Private Well Protection
Clean Water Fund
Twenty-one percent of Minnesotans (1.2 million people) get their drinking water from a private well. Private well users are not afforded the same water quality safeguards as people who get their water from public water systems. While public water systems make sure water is safe for the end-user, private well users are responsible for making sure their water is safe for everyone in the household to drink.
The Minnesota Well Code ensures that private wells are properly located and constructed. However, once the well is put into service, private well users are responsible for properly maintaining their well, testing it regularly, and treating the water when necessary.
Since July 2013, Minnesota Department of Health (MDH) Well Management Program has received funding from the Clean Water Fund to evaluate the occurrence and distribution of contaminants in private wells and to develop additional education and outreach to protect private well users. This funding has made the following initiatives possible:
- Private Well Education and Outreach
- Private Well Protection Household Survey
- Private Well Protection Arsenic Study
Request for Proposals: Safe Drinking Water for Private Well Users Grant
The purpose of these Clean Water Fund grants is to promote private well testing among private well users and to provide financial assistance to eligible households to address private well water quality issues. Each entity will have the opportunity to apply for up to $100,000 to promote well testing for households that rely on private well water for drinking water and provide financial assistance to address high levels of nitrate and/or arsenic in the water for eligible households. There are two grant categories:
|Category||Grant Name||Funding||Number of Awards|
|Category 1||Arsenic in Private Wells||Up to $100,000||1|
|Category 2||Nitrate in Private Wells in Minnesota's Karst Area||Up to $100,000||1|
Application deadline: Closed.
Eligibility: Local, regional, or tribal unit of government working in at least one of the following jurisdictions: Becker, Blue Earth, Clay, Faribault, Fillmore, Goodhue, Grant, Houston, Kandiyohi, Mahnomen, McLeod, Meeker, Norman, Olmsted, Pipestone, Renville, Sibley, Stevens, Traverse, Wabasha, or Winona counties; the White Earth Nation or the Prairie Island Indian Community.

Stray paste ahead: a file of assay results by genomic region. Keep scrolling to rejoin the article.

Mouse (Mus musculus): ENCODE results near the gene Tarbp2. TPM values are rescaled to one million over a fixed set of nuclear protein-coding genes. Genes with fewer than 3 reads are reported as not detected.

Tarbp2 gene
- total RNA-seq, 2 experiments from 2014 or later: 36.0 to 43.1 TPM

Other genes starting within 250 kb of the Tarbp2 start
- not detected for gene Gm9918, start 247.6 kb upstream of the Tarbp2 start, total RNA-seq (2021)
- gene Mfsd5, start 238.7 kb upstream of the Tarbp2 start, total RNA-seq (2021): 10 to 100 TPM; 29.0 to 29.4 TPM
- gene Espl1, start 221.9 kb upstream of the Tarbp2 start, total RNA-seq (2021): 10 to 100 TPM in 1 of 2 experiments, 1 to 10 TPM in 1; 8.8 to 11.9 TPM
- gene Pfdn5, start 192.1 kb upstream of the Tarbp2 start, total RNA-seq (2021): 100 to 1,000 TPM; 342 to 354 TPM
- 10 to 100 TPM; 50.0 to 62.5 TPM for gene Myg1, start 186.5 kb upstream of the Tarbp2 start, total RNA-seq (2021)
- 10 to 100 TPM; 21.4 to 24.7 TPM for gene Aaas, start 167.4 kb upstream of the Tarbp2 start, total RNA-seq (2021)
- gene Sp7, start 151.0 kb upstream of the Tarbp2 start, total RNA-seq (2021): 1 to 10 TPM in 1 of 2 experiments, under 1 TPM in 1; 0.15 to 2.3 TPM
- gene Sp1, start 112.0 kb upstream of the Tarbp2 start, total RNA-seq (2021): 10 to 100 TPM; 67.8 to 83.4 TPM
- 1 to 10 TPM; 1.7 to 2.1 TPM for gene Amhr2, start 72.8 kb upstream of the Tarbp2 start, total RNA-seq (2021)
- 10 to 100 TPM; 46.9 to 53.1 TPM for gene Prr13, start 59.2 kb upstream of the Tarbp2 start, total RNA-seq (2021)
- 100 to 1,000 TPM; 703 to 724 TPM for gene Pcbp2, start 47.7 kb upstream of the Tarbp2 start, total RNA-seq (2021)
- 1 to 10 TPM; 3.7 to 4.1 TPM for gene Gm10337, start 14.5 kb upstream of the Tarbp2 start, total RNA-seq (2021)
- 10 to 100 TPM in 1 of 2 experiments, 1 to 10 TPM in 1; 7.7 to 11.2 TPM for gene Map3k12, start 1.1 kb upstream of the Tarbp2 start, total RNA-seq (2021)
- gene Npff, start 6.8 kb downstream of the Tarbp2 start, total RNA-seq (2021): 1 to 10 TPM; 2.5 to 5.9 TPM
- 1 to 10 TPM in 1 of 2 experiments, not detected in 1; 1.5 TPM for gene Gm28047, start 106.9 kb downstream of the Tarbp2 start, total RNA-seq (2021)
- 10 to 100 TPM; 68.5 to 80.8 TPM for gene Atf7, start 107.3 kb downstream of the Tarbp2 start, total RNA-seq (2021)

Learn more: Safe Drinking Water for Private Well Users Grant.
Private Well Education and Outreach
Currently, the MDH Well Management Program provides web and printed materials about well maintenance, testing, and treatment for private well users. The Program also provides technical assistance to private well users when they contact the Well Management Program. In 2015, the Program initiated efforts to improve outreach and education to increase private well testing and treatment, when necessary. Most of 2016 was spent designing and conducting the survey discussed in the next section. In 2017 and 2018, the effort is focused on the following actions informed by survey responses:
- Developing local partnerships to share information about wells, water quality, testing, and treatment with private well users.
- Improving risk messaging in communications materials about contaminants in well water.
- Expanding outreach to include methods other than our website and brochures.
- Collaborating with water testing laboratories and well contractors to provide consistent public health information.
- Simplifying the process for testing well water.
Private Well Protection Household Survey
In 2016, MDH sent a survey to nearly 4,000 households with private wells to determine if private well users are taking actions to ensure safe drinking water and to identify barriers that prevent or discourage well users from testing and treating their water. Surveys were sent to addresses that had a new well drilled since 2008 and an arsenic test result above the limit allowed in public water supplies (Maximum Contaminant Level); 798 households participated in the survey. Survey results showed:
- Thirty-four percent did not take any action to reduce arsenic exposure.
- At least 81 percent did not test their well at the frequency MDH recommends for other contaminants.
- People with less education, lower income, and those who did not know anyone who had tested their well were less likely to install a treatment unit to protect their health.
- Taking no action was also strongly associated with:
- The perception that their well water is safe to drink (risk perception).
- The perception that homes in their area do not often have arsenic-contaminated well water (risk perception).
- Not knowing what level of arsenic is a health concern (knowledge barrier).
- The perception that it costs a lot to treat for arsenic (financial barrier).
For More Information
- Information sheet: Private Well Protection Household Survey (PDF)
- Summary report: Data-Driven Outreach for Private Well Users: Findings from a Statewide Survey of Households on Private Wells with Elevated Levels of Arsenic (PDF)
Private Well Protection Arsenic Study
MDH conducted a study to:
- Determine how water sampling methods and the timing of sample collection contribute to arsenic test results in a new well.
- Collect water samples to track variation in arsenic concentration in a new well up to a year after the initial sampling date to see how long it takes the water chemistry to stabilize.
- Identify the conditions that control arsenic occurrence in groundwater.
- Provide guidance and education to well contractors and private well owners to reduce risks from arsenic in well water.
Learn more at Private Well Protection Arsenic Study.
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